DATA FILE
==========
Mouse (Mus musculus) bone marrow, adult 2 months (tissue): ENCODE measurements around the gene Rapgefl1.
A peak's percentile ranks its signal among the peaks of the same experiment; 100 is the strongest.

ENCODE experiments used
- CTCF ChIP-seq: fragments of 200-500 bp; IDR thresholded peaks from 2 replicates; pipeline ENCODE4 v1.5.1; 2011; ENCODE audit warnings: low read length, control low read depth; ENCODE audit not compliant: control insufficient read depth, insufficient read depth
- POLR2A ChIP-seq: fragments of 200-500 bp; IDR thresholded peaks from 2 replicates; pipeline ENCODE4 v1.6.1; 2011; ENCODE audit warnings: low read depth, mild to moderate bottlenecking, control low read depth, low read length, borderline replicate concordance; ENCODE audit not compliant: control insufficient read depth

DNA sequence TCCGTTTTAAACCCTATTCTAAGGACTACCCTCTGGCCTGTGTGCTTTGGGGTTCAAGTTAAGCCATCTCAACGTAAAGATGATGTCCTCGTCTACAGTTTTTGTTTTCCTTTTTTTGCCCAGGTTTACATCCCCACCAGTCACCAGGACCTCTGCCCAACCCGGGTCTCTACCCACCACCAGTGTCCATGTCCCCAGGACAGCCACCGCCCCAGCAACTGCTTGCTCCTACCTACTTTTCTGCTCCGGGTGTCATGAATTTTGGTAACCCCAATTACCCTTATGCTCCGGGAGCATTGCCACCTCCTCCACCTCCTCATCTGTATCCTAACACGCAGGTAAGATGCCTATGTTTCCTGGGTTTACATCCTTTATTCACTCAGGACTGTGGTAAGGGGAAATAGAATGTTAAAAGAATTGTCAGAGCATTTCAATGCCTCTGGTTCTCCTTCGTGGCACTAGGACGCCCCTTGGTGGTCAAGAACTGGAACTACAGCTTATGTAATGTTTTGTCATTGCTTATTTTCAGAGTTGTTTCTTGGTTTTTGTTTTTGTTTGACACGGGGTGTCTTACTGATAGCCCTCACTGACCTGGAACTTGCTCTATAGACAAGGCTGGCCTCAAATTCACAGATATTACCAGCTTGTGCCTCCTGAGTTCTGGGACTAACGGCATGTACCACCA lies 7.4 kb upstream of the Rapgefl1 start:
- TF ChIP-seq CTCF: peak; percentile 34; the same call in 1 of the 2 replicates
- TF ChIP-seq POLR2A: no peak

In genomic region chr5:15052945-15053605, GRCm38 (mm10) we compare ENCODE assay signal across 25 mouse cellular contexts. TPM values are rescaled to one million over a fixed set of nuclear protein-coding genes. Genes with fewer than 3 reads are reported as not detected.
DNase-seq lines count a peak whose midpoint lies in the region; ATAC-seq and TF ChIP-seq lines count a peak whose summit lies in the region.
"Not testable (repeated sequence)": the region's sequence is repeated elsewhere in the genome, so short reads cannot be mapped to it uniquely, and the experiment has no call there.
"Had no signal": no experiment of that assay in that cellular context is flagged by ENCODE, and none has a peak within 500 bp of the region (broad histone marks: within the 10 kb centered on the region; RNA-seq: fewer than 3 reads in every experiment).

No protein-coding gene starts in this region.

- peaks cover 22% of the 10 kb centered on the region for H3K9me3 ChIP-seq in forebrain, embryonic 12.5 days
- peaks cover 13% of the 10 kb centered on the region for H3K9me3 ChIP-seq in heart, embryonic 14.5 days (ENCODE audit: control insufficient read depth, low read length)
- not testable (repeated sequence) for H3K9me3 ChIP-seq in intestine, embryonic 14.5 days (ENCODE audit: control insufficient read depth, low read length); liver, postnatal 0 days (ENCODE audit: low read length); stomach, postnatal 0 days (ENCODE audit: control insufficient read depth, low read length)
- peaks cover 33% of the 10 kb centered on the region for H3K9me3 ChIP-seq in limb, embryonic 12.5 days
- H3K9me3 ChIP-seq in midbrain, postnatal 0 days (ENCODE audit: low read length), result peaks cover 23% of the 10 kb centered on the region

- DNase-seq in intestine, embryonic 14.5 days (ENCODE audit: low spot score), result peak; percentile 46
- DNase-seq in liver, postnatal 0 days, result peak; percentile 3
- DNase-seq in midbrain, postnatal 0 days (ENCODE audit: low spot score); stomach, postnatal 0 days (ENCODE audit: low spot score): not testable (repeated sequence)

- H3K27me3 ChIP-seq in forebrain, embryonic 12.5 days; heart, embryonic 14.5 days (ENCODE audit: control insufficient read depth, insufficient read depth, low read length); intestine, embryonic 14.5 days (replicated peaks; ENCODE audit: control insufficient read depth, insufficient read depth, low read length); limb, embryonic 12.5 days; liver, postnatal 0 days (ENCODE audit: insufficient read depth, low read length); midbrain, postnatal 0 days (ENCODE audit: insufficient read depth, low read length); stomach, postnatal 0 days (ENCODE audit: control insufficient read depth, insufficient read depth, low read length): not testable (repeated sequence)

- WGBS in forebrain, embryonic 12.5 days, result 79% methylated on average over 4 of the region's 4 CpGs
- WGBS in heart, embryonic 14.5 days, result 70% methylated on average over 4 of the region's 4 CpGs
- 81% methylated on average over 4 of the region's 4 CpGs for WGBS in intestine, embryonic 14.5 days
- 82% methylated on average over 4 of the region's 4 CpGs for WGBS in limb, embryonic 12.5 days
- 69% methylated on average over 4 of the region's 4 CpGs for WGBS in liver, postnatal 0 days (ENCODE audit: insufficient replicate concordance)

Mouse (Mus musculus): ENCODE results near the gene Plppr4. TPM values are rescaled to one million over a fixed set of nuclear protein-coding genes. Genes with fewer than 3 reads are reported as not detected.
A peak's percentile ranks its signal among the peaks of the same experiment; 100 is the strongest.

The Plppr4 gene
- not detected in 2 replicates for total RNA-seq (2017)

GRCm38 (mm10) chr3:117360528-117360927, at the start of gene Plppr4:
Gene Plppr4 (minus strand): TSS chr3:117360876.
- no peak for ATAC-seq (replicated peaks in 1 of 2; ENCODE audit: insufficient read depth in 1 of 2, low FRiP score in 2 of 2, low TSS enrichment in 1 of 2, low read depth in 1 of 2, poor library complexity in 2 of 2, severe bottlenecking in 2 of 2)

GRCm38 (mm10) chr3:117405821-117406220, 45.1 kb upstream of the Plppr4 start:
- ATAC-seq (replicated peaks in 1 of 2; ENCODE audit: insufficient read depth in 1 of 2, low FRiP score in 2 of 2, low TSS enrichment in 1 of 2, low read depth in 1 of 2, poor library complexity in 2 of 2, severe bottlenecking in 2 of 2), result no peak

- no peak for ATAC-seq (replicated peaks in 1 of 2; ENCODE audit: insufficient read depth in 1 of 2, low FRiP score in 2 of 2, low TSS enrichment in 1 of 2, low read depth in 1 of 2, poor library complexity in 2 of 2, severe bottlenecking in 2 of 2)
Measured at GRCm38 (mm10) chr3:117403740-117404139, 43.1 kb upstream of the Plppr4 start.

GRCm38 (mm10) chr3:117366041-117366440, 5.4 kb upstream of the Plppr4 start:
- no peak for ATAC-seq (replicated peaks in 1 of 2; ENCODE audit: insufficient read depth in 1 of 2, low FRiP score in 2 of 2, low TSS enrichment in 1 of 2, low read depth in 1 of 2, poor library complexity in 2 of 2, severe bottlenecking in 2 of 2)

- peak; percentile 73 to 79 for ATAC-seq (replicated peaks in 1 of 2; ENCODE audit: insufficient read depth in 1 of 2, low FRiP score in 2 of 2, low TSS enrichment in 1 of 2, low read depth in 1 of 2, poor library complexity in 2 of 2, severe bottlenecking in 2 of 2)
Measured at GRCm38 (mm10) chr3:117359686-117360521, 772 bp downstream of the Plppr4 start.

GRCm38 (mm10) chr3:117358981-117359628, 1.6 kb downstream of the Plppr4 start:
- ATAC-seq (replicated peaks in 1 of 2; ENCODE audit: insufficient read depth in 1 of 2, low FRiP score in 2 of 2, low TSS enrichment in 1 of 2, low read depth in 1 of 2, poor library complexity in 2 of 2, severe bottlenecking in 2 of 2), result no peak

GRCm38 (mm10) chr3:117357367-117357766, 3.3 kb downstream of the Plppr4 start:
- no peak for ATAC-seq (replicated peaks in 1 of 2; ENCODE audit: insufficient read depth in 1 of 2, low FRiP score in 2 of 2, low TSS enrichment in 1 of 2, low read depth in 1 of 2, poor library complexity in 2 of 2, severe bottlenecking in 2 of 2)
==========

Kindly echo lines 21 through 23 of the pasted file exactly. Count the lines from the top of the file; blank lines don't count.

- DNase-seq in midbrain, postnatal 0 days (ENCODE audit: low spot score); stomach, postnatal 0 days (ENCODE audit: low spot score): not testable (repeated sequence)

- H3K27me3 ChIP-seq in forebrain, embryonic 12.5 days; heart, embryonic 14.5 days (ENCODE audit: control insufficient read depth, insufficient read depth, low read length); intestine, embryonic 14.5 days (replicated peaks; ENCODE audit: control insufficient read depth, insufficient read depth, low read length); limb, embryonic 12.5 days; liver, postnatal 0 days (ENCODE audit: insufficient read depth, low read length); midbrain, postnatal 0 days (ENCODE audit: insufficient read depth, low read length); stomach, postnatal 0 days (ENCODE audit: control insufficient read depth, insufficient read depth, low read length): not testable (repeated sequence)

- WGBS in forebrain, embryonic 12.5 days, result 79% methylated on average over 4 of the region's 4 CpGs